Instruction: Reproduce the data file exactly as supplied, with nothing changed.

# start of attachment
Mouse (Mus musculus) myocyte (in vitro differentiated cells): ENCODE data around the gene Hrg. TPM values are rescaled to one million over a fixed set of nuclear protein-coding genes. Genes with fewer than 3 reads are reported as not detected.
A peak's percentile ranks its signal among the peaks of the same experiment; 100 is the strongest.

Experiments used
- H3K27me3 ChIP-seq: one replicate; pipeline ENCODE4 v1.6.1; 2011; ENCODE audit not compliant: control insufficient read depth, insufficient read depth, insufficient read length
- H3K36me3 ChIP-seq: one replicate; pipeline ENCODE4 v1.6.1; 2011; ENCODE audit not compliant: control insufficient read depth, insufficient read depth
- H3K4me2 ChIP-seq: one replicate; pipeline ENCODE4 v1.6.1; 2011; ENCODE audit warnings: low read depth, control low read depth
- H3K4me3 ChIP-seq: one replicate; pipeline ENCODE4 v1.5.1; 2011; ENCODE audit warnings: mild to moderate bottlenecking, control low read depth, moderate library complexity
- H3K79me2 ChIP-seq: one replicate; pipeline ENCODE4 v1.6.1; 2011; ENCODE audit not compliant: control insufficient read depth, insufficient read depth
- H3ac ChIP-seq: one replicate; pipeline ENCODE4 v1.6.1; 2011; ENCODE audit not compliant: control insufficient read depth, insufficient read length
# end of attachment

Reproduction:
Mouse (Mus musculus) myocyte (in vitro differentiated cells): ENCODE data around the gene Hrg. TPM values are rescaled to one million over a fixed set of nuclear protein-coding genes. Genes with fewer than 3 reads are reported as not detected.
A peak's percentile ranks its signal among the peaks of the same experiment; 100 is the strongest.

Experiments used
- H3K27me3 ChIP-seq: one replicate; pipeline ENCODE4 v1.6.1; 2011; ENCODE audit not compliant: control insufficient read depth, insufficient read depth, insufficient read length
- H3K36me3 ChIP-seq: one replicate; pipeline ENCODE4 v1.6.1; 2011; ENCODE audit not compliant: control insufficient read depth, insufficient read depth
- H3K4me2 ChIP-seq: one replicate; pipeline ENCODE4 v1.6.1; 2011; ENCODE audit warnings: low read depth, control low read depth
- H3K4me3 ChIP-seq: one replicate; pipeline ENCODE4 v1.5.1; 2011; ENCODE audit warnings: mild to moderate bottlenecking, control low read depth, moderate library complexity
- H3K79me2 ChIP-seq: one replicate; pipeline ENCODE4 v1.6.1; 2011; ENCODE audit not compliant: control insufficient read depth, insufficient read depth
- H3ac ChIP-seq: one replicate; pipeline ENCODE4 v1.6.1; 2011; ENCODE audit not compliant: control insufficient read depth, insufficient read length